The secondary outcome was serious adverse events. Details of the definitions and measurement of serious adverse events were collected in advance of the trials sharing outcome data.

    Data Aggregation

    Before sharing outcome data, trial investigators provided summary information on the characteristics of patients at the time of randomization and the numbers of patients lost to follow-up together with the age of each participant; these data were used to calculate the median age across trials. Trial investigators then provided summary tables showing the numbers of participants who did and did not experience each outcome according to intervention group, overall, and in the following patient subgroups based on status at randomization: (1) whether patients were receiving invasive mechanical ventilation, (2) whether patients were receiving vasoactive medication, (3) whether patients were aged 60 years or younger or were older than 60 years (the median across trials), (4) sex (male or female), and (5) whether patients had been symptomatic for 7 days or less or for more than 7 days. The fifth subgroup was specified post hoc based on results from the RECOVERY trial. All other subgroup analyses were prespecified before any outcome data became available.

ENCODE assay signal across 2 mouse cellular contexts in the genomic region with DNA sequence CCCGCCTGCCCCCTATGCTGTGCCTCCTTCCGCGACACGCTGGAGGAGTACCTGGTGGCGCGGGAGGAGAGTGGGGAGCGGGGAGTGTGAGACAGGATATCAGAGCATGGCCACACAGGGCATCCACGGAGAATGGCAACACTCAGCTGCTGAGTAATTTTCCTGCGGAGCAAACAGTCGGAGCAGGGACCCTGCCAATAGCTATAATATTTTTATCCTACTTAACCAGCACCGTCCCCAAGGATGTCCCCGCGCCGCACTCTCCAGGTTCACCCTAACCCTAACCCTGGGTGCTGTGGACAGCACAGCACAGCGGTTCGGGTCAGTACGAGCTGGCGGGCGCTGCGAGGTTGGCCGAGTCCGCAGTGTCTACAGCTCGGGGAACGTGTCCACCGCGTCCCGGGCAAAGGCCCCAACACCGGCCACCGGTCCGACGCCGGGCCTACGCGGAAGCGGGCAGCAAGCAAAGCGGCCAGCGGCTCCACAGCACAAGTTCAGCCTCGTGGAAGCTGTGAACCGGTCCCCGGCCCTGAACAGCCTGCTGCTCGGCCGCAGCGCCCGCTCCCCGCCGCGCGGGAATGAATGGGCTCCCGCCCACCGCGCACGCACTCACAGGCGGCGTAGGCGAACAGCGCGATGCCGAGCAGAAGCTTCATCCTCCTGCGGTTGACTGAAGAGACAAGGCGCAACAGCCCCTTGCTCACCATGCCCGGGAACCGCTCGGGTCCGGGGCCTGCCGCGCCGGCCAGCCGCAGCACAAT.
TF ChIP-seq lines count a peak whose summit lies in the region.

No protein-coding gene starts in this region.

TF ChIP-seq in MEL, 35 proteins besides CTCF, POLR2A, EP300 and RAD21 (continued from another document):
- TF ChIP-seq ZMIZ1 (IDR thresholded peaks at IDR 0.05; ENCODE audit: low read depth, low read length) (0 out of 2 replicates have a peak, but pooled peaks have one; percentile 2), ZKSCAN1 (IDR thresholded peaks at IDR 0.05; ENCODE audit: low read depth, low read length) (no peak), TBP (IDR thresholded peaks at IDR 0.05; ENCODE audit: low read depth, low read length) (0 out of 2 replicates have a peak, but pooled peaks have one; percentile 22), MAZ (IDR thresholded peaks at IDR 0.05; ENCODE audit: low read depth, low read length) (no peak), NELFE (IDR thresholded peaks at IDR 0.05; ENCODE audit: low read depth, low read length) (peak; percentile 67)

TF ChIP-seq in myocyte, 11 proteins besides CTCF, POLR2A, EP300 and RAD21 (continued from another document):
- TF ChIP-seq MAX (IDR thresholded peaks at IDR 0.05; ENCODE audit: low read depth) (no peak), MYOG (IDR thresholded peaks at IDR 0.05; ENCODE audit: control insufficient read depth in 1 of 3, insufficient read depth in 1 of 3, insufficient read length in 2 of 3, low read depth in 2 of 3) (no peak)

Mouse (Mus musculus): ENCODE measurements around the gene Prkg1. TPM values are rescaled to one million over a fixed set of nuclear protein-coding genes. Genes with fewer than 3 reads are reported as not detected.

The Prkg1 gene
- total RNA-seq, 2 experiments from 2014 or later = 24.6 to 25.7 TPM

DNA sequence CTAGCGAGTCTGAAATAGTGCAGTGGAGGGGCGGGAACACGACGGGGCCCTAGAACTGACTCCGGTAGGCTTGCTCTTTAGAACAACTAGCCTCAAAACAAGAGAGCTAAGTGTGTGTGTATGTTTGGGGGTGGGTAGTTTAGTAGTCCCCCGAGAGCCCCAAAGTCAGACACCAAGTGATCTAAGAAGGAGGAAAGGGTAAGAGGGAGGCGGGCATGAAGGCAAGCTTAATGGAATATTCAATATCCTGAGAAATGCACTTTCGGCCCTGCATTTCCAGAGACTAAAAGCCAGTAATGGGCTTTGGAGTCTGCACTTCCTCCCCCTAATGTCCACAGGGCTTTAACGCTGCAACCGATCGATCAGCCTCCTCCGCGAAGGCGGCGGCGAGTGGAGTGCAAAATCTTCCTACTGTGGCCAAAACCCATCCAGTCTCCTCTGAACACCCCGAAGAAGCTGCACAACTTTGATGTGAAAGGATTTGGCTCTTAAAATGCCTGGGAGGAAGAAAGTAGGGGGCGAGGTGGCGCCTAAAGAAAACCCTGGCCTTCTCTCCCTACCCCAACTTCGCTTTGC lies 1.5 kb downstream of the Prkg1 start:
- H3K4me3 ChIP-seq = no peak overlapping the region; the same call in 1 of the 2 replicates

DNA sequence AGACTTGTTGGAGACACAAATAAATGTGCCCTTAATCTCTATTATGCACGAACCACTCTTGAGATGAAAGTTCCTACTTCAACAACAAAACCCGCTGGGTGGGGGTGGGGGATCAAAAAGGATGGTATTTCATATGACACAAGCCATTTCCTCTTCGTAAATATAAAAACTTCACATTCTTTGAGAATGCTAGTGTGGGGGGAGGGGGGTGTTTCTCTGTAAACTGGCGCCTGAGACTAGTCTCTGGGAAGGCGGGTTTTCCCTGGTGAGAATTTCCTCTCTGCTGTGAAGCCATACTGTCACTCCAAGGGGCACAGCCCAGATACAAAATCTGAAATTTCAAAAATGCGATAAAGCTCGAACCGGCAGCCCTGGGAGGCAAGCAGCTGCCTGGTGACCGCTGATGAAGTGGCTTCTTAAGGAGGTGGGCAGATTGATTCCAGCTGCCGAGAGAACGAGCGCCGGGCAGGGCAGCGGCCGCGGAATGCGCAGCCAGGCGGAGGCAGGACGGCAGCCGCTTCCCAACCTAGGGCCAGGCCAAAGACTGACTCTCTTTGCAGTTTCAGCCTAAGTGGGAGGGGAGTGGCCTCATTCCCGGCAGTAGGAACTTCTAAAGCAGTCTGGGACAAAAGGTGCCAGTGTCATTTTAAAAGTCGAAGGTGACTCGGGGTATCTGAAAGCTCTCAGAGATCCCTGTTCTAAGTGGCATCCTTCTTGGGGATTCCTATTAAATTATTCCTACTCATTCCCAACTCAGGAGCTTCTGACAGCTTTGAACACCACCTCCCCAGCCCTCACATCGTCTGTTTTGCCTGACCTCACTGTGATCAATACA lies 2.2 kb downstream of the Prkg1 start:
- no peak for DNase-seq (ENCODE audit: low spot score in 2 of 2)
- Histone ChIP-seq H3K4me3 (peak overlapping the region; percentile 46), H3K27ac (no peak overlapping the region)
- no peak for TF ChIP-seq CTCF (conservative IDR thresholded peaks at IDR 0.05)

Risk of Bias Assessment

    For each trial, we assessed the risk of bias (“low risk,” “some concerns,” or “high risk” of bias) in the overall effect of corticosteroids on mortality and serious adverse events using version 2 of the Cochrane Risk of Bias Assessment Tool.11 We also assessed risk of bias for the effect of assignment to the intervention. Risk of bias assessments were based on the trial protocols and flowcharts following the Consolidated Standards of Reporting Trials together with this information supplied by the investigators of each trial: (1) the methods used to generate the allocation sequence and conceal randomized allocation; (2) whether patients and health professionals were blinded to assigned intervention; (3) the methods used to ensure that patients received their allocated intervention and the extent of deviations from the assigned intervention; and (4) the methods used to measure mortality and serious adverse events. Risk of bias assessments were done independently by 4 of the investigators (A.G., J.P.T.H., M.H.M., and J.S.), with disagreements resolved through discussion. We used the Grading of Recommendations Assessment, Development and Evaluation (GRADE)12 approach to assess the certainty of the evidence that corticosteroids reduce mortality in critically ill patients with COVID-19.

    Data Analysis